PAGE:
Rakshit, Raj and Rishab are championing the talent, culture and language of Dakshina Kannada, often sidelined as a film’s comic relief
In October, Kannada star Rakshit Shetty — known for backing and being a part of ‘thinking projects’ — tweeted about a film that had blown his mind and that his production house Paramvah would be collaborating with. On November 19, when Raj B Shetty’s Garuda Gamana Vrishabha Vahana (GGVV) released, viewers could relate to that emotional announcement.
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The film marked the coming together of three talents from Dakshina Kannada, the coastal southern tip of Karnataka. It starred Raj (34) and Rishab Shetty (38), and was presented by Rakshit (38). “It stayed with me for more than three days, which is very rare for me,” says Rakshit, who watched it during the Covid-19 lockdown, in June 2020. “I knew this was special and that I had to become a part of it.” The film has now been picked up by Zee-5 — the third Kannada film that the OTT platform has chosen recently — and hopefully will see Kannada movies gain the kind of national popularity that Malayalam and Tamil films are experiencing at the moment.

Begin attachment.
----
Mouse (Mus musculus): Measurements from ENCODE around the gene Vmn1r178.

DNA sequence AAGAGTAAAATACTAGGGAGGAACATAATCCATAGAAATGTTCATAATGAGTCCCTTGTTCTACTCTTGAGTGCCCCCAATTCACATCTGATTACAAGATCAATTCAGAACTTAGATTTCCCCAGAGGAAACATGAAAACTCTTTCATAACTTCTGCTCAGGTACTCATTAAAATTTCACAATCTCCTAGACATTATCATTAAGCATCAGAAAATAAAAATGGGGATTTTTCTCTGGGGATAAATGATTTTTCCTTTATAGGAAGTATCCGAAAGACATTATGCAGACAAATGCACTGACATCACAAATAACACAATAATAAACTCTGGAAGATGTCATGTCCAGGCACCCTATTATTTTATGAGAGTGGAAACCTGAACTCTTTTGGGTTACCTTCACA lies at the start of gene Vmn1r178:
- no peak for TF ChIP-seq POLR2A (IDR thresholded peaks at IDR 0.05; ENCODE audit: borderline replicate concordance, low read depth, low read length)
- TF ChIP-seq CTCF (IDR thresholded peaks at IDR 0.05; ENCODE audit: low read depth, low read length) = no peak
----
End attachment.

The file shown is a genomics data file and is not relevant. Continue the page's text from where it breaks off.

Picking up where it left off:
A still from ‘Garuda Gamana Vrishabha Vahana’
Spearheading a revival
Dakshina Kannada has slowly been reclaiming its space in mainstream Kannada cinema. Though actor-directors Kashinath and Upendra had paved the way a few decades ago, unfortunately, the region’s unique dialect and sing-song diction soon found itself being used just to elicit laughs rather than to serve as a cultural indicator. Quite like what happened to the deep South in Tamil Nadu and to the Hindi hinterland, before the revival (in Tamil, it was the ‘Madurai Triumvirate’ — as Anurag Kashyap calls Bala, Ameer and Sasikumar — with films such as Subramaniapuram, Sethu, and Paruthiveeran; in Hindi, filmmakers like Kashyap, Prakash Jha and Anand Rai went back to small-town India in movies like Gangs of Wasseypur, Gangaajal, and Tanu Weds Manu).
What brought the spotlight back on to Dakshina Kannada was Rakshit’s 2014 debut directorial, Ulidavaru Kandanthe. The crime drama inspired others in the industry such as Rishab (Kirik Party, Sarkari Hiriya Prathamika Shaale… Kasaragodu) and Raj. Today, the trio is ensuring the region’s stories, language, food and distinct culture (think tiger dance or pili vesha) get noticed across Karnataka and beyond.
All things local
GGVV references the trinity of Shiva, Vishnu and Brahma. Not unexpected, as all three actor-directors grew up surrounded by Yakshagana, the theatrical dance drama, and other local art forms. Udupi boy Rakshit recalls watching pili vesha artistes getting painted outside his house. “When I write my films, these images float in,” he says.
A still from ‘Sarkari Hiriya Prathamika Shaale-Kasaragodu’